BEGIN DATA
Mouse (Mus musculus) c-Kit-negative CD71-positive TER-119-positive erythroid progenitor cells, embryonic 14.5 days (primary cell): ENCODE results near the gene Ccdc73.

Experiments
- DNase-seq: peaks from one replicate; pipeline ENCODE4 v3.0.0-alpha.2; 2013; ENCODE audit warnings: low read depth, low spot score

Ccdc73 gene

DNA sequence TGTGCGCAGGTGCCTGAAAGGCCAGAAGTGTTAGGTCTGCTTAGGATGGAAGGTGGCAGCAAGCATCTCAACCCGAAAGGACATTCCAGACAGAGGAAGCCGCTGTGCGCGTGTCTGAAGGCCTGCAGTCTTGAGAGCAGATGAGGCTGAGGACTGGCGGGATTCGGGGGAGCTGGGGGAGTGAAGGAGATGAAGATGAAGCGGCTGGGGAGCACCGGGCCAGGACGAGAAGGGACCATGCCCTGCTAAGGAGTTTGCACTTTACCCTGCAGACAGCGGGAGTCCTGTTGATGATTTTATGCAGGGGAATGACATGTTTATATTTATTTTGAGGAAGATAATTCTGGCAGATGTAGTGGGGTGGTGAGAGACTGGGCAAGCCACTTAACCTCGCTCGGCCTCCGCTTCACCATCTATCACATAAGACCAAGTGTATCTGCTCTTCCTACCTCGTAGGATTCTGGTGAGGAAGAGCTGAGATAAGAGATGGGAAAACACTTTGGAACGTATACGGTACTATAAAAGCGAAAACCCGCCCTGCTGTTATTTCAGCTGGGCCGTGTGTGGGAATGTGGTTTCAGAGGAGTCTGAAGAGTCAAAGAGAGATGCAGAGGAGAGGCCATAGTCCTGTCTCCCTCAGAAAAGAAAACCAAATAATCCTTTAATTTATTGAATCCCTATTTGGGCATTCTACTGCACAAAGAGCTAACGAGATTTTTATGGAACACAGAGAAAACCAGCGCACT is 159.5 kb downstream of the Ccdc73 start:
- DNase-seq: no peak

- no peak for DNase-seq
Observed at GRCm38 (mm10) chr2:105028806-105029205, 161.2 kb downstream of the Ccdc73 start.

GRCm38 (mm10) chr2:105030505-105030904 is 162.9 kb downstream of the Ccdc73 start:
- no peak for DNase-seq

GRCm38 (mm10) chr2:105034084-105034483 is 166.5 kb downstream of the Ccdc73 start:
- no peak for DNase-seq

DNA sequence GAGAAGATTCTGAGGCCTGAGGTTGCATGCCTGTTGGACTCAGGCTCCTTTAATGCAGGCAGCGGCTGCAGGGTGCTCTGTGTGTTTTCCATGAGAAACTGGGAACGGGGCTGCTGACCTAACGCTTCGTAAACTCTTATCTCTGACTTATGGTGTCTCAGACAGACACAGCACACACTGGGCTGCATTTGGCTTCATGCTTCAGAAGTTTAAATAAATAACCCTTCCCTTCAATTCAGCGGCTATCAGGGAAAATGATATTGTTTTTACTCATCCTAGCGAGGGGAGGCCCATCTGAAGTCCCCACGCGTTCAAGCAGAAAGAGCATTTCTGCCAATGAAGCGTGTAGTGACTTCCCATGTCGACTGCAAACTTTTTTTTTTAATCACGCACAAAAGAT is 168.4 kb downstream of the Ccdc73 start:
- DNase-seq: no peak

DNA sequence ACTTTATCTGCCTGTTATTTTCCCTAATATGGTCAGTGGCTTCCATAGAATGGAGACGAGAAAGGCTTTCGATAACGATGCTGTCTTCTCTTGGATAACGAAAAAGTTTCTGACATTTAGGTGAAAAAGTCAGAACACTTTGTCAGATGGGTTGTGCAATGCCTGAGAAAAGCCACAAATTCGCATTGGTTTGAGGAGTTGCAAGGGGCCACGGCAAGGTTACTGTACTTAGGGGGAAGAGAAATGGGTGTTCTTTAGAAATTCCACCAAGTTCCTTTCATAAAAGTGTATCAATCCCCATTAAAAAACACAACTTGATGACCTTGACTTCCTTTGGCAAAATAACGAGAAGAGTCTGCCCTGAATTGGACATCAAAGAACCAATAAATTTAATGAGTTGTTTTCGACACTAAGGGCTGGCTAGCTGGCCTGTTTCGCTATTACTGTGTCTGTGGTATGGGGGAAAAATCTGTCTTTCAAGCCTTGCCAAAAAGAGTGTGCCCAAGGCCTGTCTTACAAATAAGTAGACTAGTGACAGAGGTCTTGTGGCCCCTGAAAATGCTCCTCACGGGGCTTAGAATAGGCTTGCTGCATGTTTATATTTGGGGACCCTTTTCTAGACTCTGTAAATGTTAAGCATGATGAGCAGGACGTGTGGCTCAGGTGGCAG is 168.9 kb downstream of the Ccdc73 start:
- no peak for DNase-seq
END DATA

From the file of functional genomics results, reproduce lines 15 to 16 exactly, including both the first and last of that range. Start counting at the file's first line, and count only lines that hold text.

DNA sequence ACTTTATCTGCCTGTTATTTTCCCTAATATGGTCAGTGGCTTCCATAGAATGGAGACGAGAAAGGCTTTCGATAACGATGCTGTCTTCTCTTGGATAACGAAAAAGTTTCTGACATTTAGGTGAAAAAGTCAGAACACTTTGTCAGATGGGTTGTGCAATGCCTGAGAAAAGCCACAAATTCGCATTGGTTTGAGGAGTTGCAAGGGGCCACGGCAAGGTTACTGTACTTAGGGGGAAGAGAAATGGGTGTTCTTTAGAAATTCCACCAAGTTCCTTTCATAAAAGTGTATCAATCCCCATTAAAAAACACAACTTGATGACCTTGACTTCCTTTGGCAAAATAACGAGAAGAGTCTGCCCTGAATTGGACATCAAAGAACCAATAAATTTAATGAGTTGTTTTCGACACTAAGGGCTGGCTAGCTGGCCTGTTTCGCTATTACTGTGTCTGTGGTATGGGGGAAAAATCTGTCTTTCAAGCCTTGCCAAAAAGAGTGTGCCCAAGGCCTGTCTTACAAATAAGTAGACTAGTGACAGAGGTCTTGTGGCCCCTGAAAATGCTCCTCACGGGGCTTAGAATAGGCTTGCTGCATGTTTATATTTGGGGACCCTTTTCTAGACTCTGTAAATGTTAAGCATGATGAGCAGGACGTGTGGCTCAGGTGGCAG is 168.9 kb downstream of the Ccdc73 start:
- no peak for DNase-seq